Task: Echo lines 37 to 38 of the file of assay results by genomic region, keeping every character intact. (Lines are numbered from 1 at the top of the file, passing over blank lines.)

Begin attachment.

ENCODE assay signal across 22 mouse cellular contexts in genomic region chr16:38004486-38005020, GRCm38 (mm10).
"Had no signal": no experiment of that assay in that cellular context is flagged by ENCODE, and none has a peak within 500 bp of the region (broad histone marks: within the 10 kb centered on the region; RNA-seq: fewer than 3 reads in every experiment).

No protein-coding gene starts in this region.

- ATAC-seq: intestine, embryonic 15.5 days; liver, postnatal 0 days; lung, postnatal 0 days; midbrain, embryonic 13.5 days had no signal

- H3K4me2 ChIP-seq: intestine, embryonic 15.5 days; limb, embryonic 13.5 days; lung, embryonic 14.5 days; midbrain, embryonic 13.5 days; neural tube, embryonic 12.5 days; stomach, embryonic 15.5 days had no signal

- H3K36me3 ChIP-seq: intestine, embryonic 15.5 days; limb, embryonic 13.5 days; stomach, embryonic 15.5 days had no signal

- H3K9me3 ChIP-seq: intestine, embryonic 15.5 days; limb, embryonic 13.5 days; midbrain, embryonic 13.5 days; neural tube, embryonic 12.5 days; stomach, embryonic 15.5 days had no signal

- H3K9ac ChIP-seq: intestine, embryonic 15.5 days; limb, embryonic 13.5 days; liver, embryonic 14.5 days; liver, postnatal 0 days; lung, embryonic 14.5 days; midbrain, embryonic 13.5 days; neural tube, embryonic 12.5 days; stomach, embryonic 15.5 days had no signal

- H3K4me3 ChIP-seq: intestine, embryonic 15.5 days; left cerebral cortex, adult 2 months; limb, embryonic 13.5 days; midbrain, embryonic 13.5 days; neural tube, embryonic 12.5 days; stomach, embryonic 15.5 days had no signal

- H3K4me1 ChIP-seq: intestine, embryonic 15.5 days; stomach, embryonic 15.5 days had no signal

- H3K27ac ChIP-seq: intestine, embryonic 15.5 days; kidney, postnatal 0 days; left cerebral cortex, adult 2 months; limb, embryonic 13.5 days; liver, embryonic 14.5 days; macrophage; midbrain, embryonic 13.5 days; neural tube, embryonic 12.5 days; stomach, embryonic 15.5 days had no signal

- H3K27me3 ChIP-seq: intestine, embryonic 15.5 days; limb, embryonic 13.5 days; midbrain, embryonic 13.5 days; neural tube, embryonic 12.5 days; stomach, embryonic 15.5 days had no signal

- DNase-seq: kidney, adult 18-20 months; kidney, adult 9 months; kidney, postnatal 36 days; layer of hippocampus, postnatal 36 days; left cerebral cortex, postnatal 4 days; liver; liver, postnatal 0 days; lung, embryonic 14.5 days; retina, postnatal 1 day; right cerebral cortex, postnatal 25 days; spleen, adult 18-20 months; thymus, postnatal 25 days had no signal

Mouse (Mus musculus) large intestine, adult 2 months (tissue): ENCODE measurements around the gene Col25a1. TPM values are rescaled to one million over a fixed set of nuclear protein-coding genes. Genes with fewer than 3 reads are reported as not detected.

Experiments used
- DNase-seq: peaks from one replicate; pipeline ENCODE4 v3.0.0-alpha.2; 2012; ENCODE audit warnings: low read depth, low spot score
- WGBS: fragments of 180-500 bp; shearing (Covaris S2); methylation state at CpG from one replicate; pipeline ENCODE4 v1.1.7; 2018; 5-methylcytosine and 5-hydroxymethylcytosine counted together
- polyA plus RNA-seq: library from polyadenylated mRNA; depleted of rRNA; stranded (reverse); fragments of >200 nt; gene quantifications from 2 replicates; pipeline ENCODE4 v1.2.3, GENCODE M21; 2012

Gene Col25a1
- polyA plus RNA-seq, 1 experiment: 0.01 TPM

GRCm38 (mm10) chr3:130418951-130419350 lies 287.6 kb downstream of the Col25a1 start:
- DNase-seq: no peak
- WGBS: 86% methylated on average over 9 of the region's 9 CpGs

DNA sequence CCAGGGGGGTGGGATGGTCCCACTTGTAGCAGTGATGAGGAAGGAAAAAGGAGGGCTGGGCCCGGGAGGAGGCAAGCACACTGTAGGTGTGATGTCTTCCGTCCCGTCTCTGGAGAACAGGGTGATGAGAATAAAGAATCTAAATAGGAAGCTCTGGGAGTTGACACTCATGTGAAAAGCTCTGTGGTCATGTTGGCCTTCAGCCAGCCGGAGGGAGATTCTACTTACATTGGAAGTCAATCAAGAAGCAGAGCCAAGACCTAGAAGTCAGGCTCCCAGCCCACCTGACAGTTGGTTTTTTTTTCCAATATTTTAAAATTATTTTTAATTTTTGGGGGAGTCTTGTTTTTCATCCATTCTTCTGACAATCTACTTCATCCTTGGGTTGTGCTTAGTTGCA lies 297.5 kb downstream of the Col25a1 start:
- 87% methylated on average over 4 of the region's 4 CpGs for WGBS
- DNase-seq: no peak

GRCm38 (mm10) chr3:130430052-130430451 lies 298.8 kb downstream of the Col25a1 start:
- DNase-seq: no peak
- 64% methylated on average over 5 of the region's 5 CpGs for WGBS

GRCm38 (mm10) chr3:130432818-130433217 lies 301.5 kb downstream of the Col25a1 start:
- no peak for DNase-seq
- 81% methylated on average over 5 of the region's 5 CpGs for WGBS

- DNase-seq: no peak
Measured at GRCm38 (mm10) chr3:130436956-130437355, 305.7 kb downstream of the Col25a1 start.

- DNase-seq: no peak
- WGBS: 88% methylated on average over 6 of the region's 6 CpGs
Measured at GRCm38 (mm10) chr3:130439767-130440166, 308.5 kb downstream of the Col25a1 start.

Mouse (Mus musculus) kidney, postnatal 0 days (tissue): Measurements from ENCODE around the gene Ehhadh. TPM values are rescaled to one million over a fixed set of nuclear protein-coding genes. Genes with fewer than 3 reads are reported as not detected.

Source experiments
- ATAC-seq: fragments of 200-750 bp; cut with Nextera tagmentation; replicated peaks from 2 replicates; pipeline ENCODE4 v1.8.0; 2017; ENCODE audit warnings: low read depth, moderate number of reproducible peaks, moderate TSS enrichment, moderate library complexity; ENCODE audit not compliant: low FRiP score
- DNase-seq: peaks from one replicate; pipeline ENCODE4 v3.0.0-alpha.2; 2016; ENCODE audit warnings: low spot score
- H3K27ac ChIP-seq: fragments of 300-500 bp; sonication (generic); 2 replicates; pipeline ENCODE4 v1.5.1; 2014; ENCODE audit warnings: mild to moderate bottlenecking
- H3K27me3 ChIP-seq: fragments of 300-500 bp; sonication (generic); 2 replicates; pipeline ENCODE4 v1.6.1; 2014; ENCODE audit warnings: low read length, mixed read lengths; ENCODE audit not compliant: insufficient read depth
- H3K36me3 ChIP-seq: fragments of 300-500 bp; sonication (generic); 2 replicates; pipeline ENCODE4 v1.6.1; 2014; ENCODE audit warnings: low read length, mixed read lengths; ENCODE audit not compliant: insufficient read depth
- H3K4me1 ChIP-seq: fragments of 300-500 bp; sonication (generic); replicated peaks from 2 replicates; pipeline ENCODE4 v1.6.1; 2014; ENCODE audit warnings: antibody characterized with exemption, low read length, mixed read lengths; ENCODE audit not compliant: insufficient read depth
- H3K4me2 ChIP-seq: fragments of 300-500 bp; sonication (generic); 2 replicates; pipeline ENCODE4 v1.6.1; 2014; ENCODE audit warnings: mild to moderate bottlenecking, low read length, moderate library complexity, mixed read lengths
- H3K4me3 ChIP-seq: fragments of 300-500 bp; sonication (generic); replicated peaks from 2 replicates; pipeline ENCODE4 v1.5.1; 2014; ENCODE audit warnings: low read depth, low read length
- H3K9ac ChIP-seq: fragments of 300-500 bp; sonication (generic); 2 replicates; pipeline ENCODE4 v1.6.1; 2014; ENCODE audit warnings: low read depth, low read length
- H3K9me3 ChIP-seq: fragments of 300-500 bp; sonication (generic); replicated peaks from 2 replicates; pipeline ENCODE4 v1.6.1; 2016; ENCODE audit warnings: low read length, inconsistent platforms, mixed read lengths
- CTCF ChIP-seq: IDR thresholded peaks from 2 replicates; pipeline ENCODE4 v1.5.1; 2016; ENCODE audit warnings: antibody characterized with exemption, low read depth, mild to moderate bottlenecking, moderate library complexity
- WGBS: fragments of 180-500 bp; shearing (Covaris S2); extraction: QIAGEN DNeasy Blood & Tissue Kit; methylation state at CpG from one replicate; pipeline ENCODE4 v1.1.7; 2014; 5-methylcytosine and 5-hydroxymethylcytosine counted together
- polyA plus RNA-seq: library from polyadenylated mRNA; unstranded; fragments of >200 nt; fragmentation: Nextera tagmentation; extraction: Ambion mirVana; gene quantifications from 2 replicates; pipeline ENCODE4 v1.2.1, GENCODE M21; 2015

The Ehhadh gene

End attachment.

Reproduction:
Measured at GRCm38 (mm10) chr3:130439767-130440166, 308.5 kb downstream of the Col25a1 start.

Mouse (Mus musculus) kidney, postnatal 0 days (tissue): Measurements from ENCODE around the gene Ehhadh. TPM values are rescaled to one million over a fixed set of nuclear protein-coding genes. Genes with fewer than 3 reads are reported as not detected.